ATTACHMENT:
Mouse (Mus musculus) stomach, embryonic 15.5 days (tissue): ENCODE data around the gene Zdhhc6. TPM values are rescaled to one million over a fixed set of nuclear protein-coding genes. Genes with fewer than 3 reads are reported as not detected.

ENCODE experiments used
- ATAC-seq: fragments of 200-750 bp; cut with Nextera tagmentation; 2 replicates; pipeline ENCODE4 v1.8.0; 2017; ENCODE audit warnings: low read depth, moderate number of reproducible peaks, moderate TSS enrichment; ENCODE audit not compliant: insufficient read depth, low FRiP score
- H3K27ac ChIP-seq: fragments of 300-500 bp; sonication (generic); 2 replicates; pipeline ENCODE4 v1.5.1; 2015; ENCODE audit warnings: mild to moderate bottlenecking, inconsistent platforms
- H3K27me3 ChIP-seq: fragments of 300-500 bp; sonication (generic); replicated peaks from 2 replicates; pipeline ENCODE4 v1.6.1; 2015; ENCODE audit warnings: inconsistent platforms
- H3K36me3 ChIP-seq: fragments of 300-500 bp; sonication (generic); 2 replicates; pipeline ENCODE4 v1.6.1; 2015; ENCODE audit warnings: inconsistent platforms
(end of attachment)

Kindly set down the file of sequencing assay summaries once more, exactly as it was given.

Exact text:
Mouse (Mus musculus) stomach, embryonic 15.5 days (tissue): ENCODE data around the gene Zdhhc6. TPM values are rescaled to one million over a fixed set of nuclear protein-coding genes. Genes with fewer than 3 reads are reported as not detected.

ENCODE experiments used
- ATAC-seq: fragments of 200-750 bp; cut with Nextera tagmentation; 2 replicates; pipeline ENCODE4 v1.8.0; 2017; ENCODE audit warnings: low read depth, moderate number of reproducible peaks, moderate TSS enrichment; ENCODE audit not compliant: insufficient read depth, low FRiP score
- H3K27ac ChIP-seq: fragments of 300-500 bp; sonication (generic); 2 replicates; pipeline ENCODE4 v1.5.1; 2015; ENCODE audit warnings: mild to moderate bottlenecking, inconsistent platforms
- H3K27me3 ChIP-seq: fragments of 300-500 bp; sonication (generic); replicated peaks from 2 replicates; pipeline ENCODE4 v1.6.1; 2015; ENCODE audit warnings: inconsistent platforms
- H3K36me3 ChIP-seq: fragments of 300-500 bp; sonication (generic); 2 replicates; pipeline ENCODE4 v1.6.1; 2015; ENCODE audit warnings: inconsistent platforms